The contrast with Liverpool is striking. The Merseysiders recently hosted a match in support of gay rights and employ a social inclusion officer. According to managing director Ian Ayre, the club has “a very strong social inclusion programme” and “takes it very seriously.”
On the pitch, both teams come into Thursday night’s clash somewhat timidly. Liverpool lost at home on Monday to WBA to further dent their hopes of European competition next season, let alone a top-four finish. Zenit also risk missing out on the Champions League, third in the league behind CSKA and Anzhi. A desire to pick up momentum in Europe will be tempered by bigger domestic concerns, but with Liverpool manager Brendan Rodgers sending a strong squad to St. Petersburg and Zenit’s first domestic match of 2013 still more than three weeks off, the talent and intensity on the field promises to be high.
Russia’s other scandal-plagued club, Anzhi Makhachkala, approach their 2013 opener against Hannover 96 with great anticipation. Of any club remaining in the competition, Anzhi likely stand to gain the most from a successful campaign. Nearly unknown prior to the 2011-2012 season, the team from southern Russia has put together a daunting front line in two years: Samuel Eto’o, Lacina Traore, Mbarak Boussoufa, Yuri Zhirkov, and, most recently, Brazilian wunderkind Willian, last-minute £30 million transfer from Shakhtar Donetsk in January.
Much as Zenit’s failure to advance from their Champions League group dealt a blow to the club’s reputation, especially in light of the Hulk and Witsel acquisitions, an early exit at the hands of mid-table Bundesliga side Hannover 96 would deeply disappoint Anzhi management and supporters, given their star-studded roster. If they’re to build their brand in Europe, they must take advantage of every opportunity for exposure. Famous clubs like Chelsea, Tottenham and Inter remain in the Europa League, not to mention the potential for a second meeting with Liverpool, and Anzhi will put all they have into the competition as long as they’re around.
Hannover 96 advanced to the Europa League quarterfinals last season, their best European showing in club history, but have had to deal with numerous injuries this winter and come in as underdogs. Defenders Steven Cherundolo and Mario Eggiman and midfielder Lars Stindl are unavailable, and major scoring threat Mame Diouf is questionable for the match in Russia on Thursday.
Hannover’s biggest struggle will be on defence. They’ve allowed 39 goals in 21 appearances domestically, topped only by relegation-threatened Hoffenheim. If new Anzhi playmaker Willian finds adaptation to Guus Hiddink’s squad smooth, the Germans may struggle to keep pace with their opponents. From the other side, Anzhi lost their defensive lynchpin, Christopher Samba, to QPR in a surprise January swoop and may be just as susceptible to a shootout, despite letting in only 5 goals in 12 Europa League matches in 2012.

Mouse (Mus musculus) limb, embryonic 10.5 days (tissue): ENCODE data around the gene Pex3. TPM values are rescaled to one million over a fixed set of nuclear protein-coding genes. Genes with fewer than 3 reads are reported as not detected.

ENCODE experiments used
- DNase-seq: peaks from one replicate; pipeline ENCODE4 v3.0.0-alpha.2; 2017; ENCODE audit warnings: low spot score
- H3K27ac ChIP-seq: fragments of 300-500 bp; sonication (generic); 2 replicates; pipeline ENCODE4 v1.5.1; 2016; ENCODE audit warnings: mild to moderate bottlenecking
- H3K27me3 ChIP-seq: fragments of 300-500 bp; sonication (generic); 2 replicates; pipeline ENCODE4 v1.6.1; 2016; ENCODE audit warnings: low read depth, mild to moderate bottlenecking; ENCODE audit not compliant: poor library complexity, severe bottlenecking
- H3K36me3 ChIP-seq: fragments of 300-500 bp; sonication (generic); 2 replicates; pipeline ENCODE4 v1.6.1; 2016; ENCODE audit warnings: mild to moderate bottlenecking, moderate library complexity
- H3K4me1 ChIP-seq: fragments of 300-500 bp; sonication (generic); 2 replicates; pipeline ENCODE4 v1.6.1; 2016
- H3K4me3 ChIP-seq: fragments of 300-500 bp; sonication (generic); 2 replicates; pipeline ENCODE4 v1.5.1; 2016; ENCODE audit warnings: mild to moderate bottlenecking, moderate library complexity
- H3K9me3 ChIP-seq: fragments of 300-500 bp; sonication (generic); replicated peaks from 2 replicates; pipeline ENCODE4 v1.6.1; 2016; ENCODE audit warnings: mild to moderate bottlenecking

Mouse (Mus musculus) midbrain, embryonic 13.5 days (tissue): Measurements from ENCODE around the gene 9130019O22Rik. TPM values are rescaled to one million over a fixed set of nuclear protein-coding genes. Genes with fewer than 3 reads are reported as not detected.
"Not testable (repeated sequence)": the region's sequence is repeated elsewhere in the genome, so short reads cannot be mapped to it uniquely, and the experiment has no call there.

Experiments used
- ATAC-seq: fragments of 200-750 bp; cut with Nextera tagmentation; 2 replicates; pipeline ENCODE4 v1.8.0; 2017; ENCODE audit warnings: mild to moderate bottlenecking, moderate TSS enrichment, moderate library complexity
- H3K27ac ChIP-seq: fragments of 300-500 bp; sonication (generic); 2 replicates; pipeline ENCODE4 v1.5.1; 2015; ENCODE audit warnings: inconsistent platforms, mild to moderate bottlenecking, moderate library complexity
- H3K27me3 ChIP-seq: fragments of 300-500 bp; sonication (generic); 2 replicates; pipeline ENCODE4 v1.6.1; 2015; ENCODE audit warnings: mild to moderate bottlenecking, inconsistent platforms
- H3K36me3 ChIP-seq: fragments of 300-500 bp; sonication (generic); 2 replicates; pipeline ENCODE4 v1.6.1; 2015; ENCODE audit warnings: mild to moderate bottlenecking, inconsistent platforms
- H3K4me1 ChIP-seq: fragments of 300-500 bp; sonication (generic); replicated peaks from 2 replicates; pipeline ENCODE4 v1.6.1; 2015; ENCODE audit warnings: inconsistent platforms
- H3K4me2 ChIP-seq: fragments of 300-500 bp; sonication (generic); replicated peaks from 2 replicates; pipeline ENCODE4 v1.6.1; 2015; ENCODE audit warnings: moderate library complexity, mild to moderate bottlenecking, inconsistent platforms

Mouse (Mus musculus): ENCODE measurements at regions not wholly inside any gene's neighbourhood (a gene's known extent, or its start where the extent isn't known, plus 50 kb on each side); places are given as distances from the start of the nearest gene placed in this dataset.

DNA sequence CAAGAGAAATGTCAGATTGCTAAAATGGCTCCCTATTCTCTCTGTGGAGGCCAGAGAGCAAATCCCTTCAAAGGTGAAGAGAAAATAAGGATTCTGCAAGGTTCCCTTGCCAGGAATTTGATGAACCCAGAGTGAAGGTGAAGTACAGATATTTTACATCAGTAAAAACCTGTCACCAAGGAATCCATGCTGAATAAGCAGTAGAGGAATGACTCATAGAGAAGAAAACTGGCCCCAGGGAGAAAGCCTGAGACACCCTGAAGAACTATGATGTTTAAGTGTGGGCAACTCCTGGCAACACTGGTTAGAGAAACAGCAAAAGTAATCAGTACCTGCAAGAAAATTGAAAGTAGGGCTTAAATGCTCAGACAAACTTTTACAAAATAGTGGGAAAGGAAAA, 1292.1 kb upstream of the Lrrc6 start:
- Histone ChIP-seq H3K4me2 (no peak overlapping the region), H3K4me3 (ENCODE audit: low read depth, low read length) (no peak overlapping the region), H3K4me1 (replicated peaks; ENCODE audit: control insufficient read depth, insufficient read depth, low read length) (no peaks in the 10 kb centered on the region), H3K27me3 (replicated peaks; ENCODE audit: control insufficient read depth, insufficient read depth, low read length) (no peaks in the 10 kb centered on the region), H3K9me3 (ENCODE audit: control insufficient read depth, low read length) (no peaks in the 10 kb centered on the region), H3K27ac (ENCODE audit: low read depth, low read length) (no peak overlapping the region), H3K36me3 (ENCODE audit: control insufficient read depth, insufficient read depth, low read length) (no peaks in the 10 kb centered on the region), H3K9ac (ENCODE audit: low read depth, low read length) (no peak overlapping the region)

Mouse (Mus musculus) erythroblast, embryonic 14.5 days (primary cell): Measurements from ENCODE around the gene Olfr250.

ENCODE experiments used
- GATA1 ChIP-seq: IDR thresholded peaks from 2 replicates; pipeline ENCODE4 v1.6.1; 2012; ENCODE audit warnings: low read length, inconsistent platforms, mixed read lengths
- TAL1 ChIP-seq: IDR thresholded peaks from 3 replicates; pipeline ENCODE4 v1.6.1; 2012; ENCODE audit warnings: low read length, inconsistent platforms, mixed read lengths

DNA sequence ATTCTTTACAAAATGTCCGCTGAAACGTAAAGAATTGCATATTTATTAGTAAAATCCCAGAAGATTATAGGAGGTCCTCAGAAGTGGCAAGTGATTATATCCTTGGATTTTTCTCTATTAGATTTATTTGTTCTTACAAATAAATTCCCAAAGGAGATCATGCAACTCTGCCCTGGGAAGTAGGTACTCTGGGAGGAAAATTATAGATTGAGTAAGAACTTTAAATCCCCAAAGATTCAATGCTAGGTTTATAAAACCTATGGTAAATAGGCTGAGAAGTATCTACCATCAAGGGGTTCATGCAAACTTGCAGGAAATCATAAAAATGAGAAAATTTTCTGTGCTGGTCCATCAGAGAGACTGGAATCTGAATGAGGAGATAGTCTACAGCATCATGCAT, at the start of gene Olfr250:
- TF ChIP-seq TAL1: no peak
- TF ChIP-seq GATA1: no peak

Rounding out the Russian clubs are Rubin Kazan, who travel to Madrid for the first leg of their tie with cup holders Atletico. Russian champions in 2008 and 2009, Kurban Berdyev’s side is often overlooked in the press, both at home and abroad. Nonetheless, Rubin suffered their own dose of unsavory media attention Wednesday, when reports came out that midfielder Yann M’Vila, recently signed for £9.6 million, was under suspicion from French police for involvement with an under-age prostitute. The French international, apart from the potential criminal charges, suffered a knee injury in a Saturday friendly and is doubtful for Thursday’s clash.
Atletico sit second in La Liga, four points clear of Real Madrid and almost certain to qualify automatically for Champions League group play next season. Perfect at home so far this season, they present the stiffest challenge for any of the Russian clubs in the Europa League.
Rubin are seventh in Russia, though only one point off fourth. The club is sturdy in defence, conceding only 19 goals in 19 appearances in the league, mirrored by Atletico’s similar 1:1 ratio in 23 La Liga matches, but the Spaniards’ attack is much more potent, striking 44 times to Rubin’s 26.
Berdyev, nearly forced out in December after 11 years with Rubin, is still confident about his side’s chances, “We have played against strong teams [this season] and I’m not afraid of tomorrow’s game.” Atletico, despite their status as reigning champions and impeccable home form, have expressed respect for the Russians. “There is no switching off,” said Atletico manager Diego Simeone. “We respect Rubin Kazan and know what they are capable of.”
With Champions League glory put on hold once more in Russia, all eyes will be on the Zenit-Anzhi-Rubin trio as they try to play into the spring and shore up the Russian league’s battered UEFA ranking. If they’ve anything else to unite them, representatives of two Muslim republics and the country’s cultural capital, then it may be their shared recent rise to prominence.
Until Zenit’s breakthrough title in 2007, Moscow clubs had topped the Russian league every year since 1992, apart from Alania Vladikavkaz’s 1995 championship. Now, however, Rubin and Zenit have shared the past five titles and Anzhi look well positioned to continue that provincial streak in the spring. Though performing on Europe’s second stage, Russia’s Europa League representatives this February speak to the growing depth and changing face of Russian football.